For incoming Lawrence students trying to get the lay of the land when it comes to a new home, here are six curious tidbits about Appleton history that may surprise you.

Appleton was the childhood home of Harry Houdini

This amazes a lot of people, but there’s no trick to it. Houdini, or Erik Weisz, was born in Budapest in 1874. His family settled in Appleton in 1878, where they lived for four years until his father lost his job and they moved to Milwaukee. Despite the move, Houdini considered Appleton to be his boyhood home. Houdini Plaza, the community space in the center of downtown, is named for the famed escape artist. The History Museum at the Castle, just down the street, has an extensive Houdini exhibit. There’s a Houdini Elementary School in town. You can eat at the Houdini’s Escape Gastropub, and each fall you can run in the Houdini 10K race. So, yea, Houdini is here.

Willem Dafoe got his start in Appleton

You might recognize Willem Dafoe from Platoon (1986), Spider-Man (2002) and The Florida Project (2017). Did you know the four-time Academy Award nominee was born in Appleton in 1955? He was William then. Early in his teenage years, he began acting in Appleton’s Attic Theatre. He was Billy then. When he was kicked out of Appleton East High School (that’s another story) he fulfilled his graduation requirements by taking a class at Lawrence.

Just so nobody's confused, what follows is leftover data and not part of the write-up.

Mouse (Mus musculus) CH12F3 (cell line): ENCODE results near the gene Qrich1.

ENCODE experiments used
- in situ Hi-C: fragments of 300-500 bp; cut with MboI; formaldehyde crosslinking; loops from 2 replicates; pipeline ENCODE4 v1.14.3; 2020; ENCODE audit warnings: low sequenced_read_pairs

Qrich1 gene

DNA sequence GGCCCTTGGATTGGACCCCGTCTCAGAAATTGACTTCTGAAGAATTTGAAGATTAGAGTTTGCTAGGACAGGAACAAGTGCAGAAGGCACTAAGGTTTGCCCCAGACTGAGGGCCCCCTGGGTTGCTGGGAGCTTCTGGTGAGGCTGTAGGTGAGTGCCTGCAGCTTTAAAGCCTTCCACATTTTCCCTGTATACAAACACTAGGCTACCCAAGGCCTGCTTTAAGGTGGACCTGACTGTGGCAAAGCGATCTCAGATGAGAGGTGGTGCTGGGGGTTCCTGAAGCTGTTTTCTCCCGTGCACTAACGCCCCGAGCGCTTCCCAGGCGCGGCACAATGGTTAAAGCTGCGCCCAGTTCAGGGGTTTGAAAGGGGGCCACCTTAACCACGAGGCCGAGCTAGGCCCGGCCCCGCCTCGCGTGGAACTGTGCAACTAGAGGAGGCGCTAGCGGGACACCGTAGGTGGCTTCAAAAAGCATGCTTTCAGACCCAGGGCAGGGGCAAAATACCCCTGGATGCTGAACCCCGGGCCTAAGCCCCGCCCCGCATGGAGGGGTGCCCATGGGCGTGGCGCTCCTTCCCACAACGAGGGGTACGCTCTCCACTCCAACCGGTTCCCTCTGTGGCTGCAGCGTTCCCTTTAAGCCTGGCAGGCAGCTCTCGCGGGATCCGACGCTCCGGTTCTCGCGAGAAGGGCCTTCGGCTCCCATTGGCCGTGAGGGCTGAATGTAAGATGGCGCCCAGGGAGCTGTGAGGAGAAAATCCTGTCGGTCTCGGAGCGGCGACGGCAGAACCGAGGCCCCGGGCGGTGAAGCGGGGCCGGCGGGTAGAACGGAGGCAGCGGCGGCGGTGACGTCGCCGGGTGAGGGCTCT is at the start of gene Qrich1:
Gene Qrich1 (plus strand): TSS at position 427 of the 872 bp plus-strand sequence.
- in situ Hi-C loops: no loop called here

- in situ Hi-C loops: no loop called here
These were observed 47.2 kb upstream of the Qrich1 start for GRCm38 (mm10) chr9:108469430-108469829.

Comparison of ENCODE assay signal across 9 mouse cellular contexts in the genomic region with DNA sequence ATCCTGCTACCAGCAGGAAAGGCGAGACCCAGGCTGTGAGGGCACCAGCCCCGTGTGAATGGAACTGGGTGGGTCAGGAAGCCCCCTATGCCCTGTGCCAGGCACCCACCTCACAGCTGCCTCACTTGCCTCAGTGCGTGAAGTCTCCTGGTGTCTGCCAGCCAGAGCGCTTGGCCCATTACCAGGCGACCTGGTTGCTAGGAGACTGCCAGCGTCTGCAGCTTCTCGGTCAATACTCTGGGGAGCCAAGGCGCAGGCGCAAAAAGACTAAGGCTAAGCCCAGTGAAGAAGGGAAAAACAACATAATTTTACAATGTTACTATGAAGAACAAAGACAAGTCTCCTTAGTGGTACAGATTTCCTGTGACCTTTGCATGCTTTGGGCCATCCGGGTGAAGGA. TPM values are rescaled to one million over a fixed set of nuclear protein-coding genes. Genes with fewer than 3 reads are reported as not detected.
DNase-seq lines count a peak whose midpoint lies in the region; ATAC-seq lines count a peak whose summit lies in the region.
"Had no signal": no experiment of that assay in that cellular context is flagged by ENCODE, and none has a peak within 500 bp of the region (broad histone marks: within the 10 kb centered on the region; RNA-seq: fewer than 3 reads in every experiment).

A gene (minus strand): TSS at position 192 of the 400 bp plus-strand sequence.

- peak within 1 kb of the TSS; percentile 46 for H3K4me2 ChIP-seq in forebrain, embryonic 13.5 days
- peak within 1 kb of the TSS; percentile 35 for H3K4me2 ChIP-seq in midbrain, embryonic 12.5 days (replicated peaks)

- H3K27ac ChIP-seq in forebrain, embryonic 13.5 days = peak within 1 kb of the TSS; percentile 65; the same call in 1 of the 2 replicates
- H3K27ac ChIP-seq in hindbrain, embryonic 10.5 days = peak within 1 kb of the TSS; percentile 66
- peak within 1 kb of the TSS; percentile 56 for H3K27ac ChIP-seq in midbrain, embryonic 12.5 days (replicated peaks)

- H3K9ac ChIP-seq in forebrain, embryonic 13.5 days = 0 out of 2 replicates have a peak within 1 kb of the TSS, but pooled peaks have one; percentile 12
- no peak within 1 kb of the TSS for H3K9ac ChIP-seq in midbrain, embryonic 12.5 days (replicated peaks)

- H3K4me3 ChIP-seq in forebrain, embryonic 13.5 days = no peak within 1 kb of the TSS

Appleton is the home of the oldest coeducational college in Wisconsin

Here’s some history that involves Lawrence. Did you know Appleton has been making strides in gender equality since the time of its founding? Lawrence University was chartered in 1847 and has admitted women since the first day of classes on Nov. 12, 1849, making it the oldest coed college in Wisconsin.

Sen. Joe McCarthy grew up in the Appleton area

Here’s a refresher from history class: Sen. Joseph McCarthy achieved notoriety in the 1950s when he accused members of the U.S. government (and others) of communist activity, contributing to the collective panic that marked the Cold War era. Before that, the senator was Joe from Appleton. Well, Grand Chute, actually. He was at one time the manager at an Appleton grocery store. He later earned his law degree at Marquette University, was elected to a circuit court judgeship and eventually was elected to the Senate, all before becoming one of the most reviled politicians in U.S. history. He is buried in St. Mary’s Cemetery in Appleton.